When I heard glass shatter in the moving truck, I asked one of the guys what shattered.

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There are any number of reasons why in a given situation renting might be better than buying or vice versa. For military families, it might make more sense to buy at one duty station and then rent at the next. Up for consideration with each PCS is whether to buy or rent, to stay on-base or off. In making these decisions, there are numerous pros and cons to consider.

PROS TO BUYING

  • Purchasing the right home can be a great financial investment that can grow in value over time.
  • Tax deductions such as mortgage interest and property taxes can greatly reduce your overall income tax burden if you itemize.
  • Being a homeowner can give you pride of ownership and a sense of stability, rare in the military life which can seem nomadic at times.
  • A mortgage payment that is lower than your BAH can result in a boost to your savings.
  • You can decorate however you want! Goodbye white walls! Hello, Color!
  • Anyone can stay with you at any time. So it is not a problem when your Mom or sister comes for an extended stay during a deployment or following a PCS.
  • You can do (almost) whatever you want….host a late night party, plant a garden, knock a wall down!
  • There are no security or pet deposits when you buy a home.
  • You have the opportunity to become a landlord when military orders arrive and you have to move. Your home can become an investment property, providing a source of income which can partially or totally offset your mortgage, taxes, and insurance payments.
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While retired military Space A travel is a privilege, there are some retirees that do not have this privilege. There are different categories of retirees, some are eligible for Space A and some are not. But there are efforts to change the eligibility requirements.

For a retiree to be eligible for Space A travel they must possess a 'Blue' DD Form 2 (Military ID card). This includes those that are medically retired. Their dependents are also allowed to travel with them and must bring along their ID cards. All dependents should be enrolled in DEERS.

WHO IS ELIGIBLE FOR RETIRED MILITARY SPACE A TRAVEL?

There are plenty of rumors out there saying that ALL retirees are eligible. This is not true. If you are 100% disabled and you only possess a DD Form 1173, or the new DD Form 2765 ID cards, you are not entitled to travel on Space A. Also, if you possess the brown ID card with DAVPRM (Disabled Veteran Permanent) in the bottom right, then you too are not entitled to retired military space a travel Space A travel privileges.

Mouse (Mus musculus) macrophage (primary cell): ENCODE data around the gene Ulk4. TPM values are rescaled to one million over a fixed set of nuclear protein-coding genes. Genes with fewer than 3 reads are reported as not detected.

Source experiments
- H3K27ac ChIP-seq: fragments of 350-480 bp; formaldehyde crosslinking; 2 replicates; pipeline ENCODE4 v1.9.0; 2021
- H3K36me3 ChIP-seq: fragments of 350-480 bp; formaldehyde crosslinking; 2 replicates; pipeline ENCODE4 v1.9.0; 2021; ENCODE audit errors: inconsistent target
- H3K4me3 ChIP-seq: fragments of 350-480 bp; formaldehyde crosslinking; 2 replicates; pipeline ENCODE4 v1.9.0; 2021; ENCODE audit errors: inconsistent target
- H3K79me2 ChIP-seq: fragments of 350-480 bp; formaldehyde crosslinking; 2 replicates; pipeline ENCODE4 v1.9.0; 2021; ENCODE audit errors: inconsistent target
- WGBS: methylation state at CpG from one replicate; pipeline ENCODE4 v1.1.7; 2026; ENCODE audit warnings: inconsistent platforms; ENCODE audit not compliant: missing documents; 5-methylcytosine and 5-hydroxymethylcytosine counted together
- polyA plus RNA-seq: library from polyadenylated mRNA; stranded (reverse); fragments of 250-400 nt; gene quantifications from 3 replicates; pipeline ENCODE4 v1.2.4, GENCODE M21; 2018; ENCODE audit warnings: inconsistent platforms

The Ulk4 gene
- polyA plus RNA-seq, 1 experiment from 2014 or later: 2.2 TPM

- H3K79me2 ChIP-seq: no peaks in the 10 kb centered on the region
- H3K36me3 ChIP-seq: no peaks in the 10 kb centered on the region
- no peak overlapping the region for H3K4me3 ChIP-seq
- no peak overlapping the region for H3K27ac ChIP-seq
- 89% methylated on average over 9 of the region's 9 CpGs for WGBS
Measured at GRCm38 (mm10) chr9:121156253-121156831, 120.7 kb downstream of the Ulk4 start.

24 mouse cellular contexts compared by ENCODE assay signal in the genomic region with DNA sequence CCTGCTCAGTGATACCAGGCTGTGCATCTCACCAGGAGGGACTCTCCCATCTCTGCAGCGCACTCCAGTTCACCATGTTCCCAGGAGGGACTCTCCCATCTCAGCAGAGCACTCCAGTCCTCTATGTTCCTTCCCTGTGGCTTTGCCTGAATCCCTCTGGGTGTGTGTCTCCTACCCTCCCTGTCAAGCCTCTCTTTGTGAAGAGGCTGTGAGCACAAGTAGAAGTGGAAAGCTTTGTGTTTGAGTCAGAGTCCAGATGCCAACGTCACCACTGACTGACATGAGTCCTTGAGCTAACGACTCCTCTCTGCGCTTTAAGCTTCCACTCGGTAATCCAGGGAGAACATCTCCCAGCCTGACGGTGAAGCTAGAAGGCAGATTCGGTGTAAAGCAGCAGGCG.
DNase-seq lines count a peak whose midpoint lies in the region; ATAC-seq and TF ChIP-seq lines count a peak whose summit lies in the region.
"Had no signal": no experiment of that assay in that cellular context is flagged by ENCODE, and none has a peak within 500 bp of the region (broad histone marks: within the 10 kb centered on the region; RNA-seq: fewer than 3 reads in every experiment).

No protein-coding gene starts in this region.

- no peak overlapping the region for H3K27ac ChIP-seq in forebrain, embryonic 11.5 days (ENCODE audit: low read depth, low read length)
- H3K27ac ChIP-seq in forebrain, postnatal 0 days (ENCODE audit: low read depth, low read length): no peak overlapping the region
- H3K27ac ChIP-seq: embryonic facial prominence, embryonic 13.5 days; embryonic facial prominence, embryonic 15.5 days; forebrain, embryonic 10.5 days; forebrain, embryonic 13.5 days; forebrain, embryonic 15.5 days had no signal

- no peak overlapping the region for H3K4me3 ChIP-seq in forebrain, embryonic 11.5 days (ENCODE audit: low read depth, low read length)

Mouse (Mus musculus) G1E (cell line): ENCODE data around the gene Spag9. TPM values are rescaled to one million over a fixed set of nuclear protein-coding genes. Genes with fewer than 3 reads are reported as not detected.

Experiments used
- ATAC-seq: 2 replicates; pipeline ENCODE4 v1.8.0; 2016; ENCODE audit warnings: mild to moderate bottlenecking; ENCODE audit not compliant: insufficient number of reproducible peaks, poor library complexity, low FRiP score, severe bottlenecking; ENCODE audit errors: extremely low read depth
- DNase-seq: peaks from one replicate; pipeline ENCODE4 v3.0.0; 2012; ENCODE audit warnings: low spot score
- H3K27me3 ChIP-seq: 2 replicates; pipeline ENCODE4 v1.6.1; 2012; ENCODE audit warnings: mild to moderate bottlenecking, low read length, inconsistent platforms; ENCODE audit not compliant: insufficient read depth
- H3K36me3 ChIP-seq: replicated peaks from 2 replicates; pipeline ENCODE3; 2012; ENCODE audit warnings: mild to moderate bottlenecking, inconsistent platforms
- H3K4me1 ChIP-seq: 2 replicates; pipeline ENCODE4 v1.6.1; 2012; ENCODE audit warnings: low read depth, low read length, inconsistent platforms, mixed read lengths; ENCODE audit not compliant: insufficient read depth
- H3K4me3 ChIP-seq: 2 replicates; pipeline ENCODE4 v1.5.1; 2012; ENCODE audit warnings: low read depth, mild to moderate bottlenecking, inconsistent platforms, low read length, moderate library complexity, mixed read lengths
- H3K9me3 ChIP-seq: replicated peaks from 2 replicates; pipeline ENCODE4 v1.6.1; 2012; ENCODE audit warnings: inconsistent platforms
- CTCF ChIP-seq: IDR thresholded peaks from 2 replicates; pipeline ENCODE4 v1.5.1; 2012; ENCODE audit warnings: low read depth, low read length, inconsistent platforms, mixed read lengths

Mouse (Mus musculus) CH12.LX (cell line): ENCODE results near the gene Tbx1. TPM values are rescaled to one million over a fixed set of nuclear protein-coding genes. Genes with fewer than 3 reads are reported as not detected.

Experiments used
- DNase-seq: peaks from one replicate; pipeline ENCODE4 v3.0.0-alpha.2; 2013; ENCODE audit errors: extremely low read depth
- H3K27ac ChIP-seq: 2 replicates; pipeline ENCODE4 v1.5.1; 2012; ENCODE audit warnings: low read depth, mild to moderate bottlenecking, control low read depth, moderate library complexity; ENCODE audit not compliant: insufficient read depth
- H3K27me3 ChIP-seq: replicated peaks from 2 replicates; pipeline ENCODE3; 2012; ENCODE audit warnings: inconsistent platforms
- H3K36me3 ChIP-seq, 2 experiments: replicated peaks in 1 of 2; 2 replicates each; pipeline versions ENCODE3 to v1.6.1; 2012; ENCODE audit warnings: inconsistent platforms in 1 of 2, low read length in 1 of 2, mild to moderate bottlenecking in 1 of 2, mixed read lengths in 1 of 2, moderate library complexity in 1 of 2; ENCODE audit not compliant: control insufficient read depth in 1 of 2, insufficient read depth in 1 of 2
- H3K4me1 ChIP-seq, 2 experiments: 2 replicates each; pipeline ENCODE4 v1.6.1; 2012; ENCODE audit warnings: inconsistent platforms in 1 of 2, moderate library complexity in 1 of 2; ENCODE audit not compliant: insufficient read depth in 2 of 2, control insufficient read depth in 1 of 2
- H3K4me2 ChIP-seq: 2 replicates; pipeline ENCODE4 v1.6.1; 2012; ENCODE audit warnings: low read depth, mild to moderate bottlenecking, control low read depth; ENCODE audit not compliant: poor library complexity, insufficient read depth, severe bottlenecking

Dependents of retirees are not allowed to travel without the retiree. If the retiree dies, then the dependents no longer have Space A privileges.

If you are a member of the Guard or Reserves with a 'Red" DD Form 2 you can travel through CONUS (Continental United States), to, from, and between Alaska, Hawaii, Guam, Virgin Islands, American Samoa, and Puerto Rico. Also, if you are active duty for more than 30 consecutive days, Guardsmen and Reservists may fly anywhere that Space A flies.

Dependents of the Guard and Reserves are not authorized to fly on Space A until the member reaches the age of 60. At that time, they will be in the same category as a regular retiree, Category 6. Retired Guardsmen and Reservists who have completed their 20 years but are not old enough to collect their retired pay are considered to be in a "gray area".

AN ACT OF CONGRESS

There have been attempts to change the eligibility of all of the above retirees and dependents.

The first Bill to be submitted to the House of Representatives was House Bill 4164 aka Space-Available Act of 2012. This bill sought to authorize the Secretary of Defense to establish a program to provide transportation on Department of Defense (DOD) aircraft on a space-available basis for (1) active duty and reserve members holding a valid Uniformed Services Identification and Privilege Card; (2) retired members who, but for not attaining age 60, would be eligible for military retired pay; (3) an un-remarried widow or widower of an active or reserve member; and (3) certain dependents of members described above. Allows the Secretary to establish an order of priority based on considerations of military needs and readiness.

This Bill was sent to the Subcommittee on Readiness in March of 2012 where it has sat with no action.

Earlier this year, a measure to establish a space-available transportation priority for veterans of the Armed Forces who have a service-connected, permanent disability rated as total was introduced in the house. That bill HR 936 was referred to the House Subcommittee on Readiness.

HAVE YOUR VOICE HEARD

How can you help? Write your Congressman. Make your voice known.

The Gray Area Retirees Facebook group was created to talk about these problems and to try to get the changes implemented.

Space-A eligibility is sometimes confusing and false information is passed around often. Check out the resources in this article for any updates.

PCSgrades.com is a review platform for military and veteran families. Leave a review of your prior duty station and read the reviews of where you are PCSing to. Home is where the military sends us and together we can make a difference!

This post sponsored by PCSgrades.